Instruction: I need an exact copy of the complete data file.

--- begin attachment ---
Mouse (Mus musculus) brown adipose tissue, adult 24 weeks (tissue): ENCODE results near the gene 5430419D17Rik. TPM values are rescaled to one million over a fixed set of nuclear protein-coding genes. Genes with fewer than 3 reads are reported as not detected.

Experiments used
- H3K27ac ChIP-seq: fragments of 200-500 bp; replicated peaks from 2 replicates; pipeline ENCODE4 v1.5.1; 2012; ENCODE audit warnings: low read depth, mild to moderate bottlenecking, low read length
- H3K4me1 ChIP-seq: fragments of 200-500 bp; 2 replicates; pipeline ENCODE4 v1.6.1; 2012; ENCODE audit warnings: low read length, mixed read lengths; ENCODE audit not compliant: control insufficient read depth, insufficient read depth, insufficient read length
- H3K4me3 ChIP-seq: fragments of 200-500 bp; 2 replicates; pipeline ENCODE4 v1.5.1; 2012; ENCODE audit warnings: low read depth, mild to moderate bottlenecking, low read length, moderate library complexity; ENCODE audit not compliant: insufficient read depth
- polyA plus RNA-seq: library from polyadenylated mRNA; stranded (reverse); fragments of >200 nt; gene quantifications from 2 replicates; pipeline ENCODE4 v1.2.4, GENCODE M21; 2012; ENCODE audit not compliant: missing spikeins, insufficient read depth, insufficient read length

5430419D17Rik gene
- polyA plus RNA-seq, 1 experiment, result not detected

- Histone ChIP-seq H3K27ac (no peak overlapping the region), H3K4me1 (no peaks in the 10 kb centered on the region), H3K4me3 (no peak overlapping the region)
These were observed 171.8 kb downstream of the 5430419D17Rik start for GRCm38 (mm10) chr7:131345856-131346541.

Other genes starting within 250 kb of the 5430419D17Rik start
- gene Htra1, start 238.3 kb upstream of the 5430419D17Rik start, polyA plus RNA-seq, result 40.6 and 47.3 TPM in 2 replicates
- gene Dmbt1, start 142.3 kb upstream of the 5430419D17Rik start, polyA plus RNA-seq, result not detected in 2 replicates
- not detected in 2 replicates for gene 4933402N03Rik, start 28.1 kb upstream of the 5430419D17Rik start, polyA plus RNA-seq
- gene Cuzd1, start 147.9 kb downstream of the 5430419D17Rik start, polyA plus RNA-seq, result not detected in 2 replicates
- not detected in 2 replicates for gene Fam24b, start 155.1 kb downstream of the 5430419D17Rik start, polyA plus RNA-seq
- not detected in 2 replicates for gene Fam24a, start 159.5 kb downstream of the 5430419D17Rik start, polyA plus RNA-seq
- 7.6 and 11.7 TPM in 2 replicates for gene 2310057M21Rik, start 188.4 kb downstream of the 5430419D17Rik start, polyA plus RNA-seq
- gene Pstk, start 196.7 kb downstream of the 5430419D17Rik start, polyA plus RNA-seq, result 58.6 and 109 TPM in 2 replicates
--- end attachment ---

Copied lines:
Mouse (Mus musculus) brown adipose tissue, adult 24 weeks (tissue): ENCODE results near the gene 5430419D17Rik. TPM values are rescaled to one million over a fixed set of nuclear protein-coding genes. Genes with fewer than 3 reads are reported as not detected.

Experiments used
- H3K27ac ChIP-seq: fragments of 200-500 bp; replicated peaks from 2 replicates; pipeline ENCODE4 v1.5.1; 2012; ENCODE audit warnings: low read depth, mild to moderate bottlenecking, low read length
- H3K4me1 ChIP-seq: fragments of 200-500 bp; 2 replicates; pipeline ENCODE4 v1.6.1; 2012; ENCODE audit warnings: low read length, mixed read lengths; ENCODE audit not compliant: control insufficient read depth, insufficient read depth, insufficient read length
- H3K4me3 ChIP-seq: fragments of 200-500 bp; 2 replicates; pipeline ENCODE4 v1.5.1; 2012; ENCODE audit warnings: low read depth, mild to moderate bottlenecking, low read length, moderate library complexity; ENCODE audit not compliant: insufficient read depth
- polyA plus RNA-seq: library from polyadenylated mRNA; stranded (reverse); fragments of >200 nt; gene quantifications from 2 replicates; pipeline ENCODE4 v1.2.4, GENCODE M21; 2012; ENCODE audit not compliant: missing spikeins, insufficient read depth, insufficient read length

5430419D17Rik gene
- polyA plus RNA-seq, 1 experiment, result not detected

- Histone ChIP-seq H3K27ac (no peak overlapping the region), H3K4me1 (no peaks in the 10 kb centered on the region), H3K4me3 (no peak overlapping the region)
These were observed 171.8 kb downstream of the 5430419D17Rik start for GRCm38 (mm10) chr7:131345856-131346541.

Other genes starting within 250 kb of the 5430419D17Rik start
- gene Htra1, start 238.3 kb upstream of the 5430419D17Rik start, polyA plus RNA-seq, result 40.6 and 47.3 TPM in 2 replicates
- gene Dmbt1, start 142.3 kb upstream of the 5430419D17Rik start, polyA plus RNA-seq, result not detected in 2 replicates
- not detected in 2 replicates for gene 4933402N03Rik, start 28.1 kb upstream of the 5430419D17Rik start, polyA plus RNA-seq
- gene Cuzd1, start 147.9 kb downstream of the 5430419D17Rik start, polyA plus RNA-seq, result not detected in 2 replicates
- not detected in 2 replicates for gene Fam24b, start 155.1 kb downstream of the 5430419D17Rik start, polyA plus RNA-seq
- not detected in 2 replicates for gene Fam24a, start 159.5 kb downstream of the 5430419D17Rik start, polyA plus RNA-seq
- 7.6 and 11.7 TPM in 2 replicates for gene 2310057M21Rik, start 188.4 kb downstream of the 5430419D17Rik start, polyA plus RNA-seq
- gene Pstk, start 196.7 kb downstream of the 5430419D17Rik start, polyA plus RNA-seq, result 58.6 and 109 TPM in 2 replicates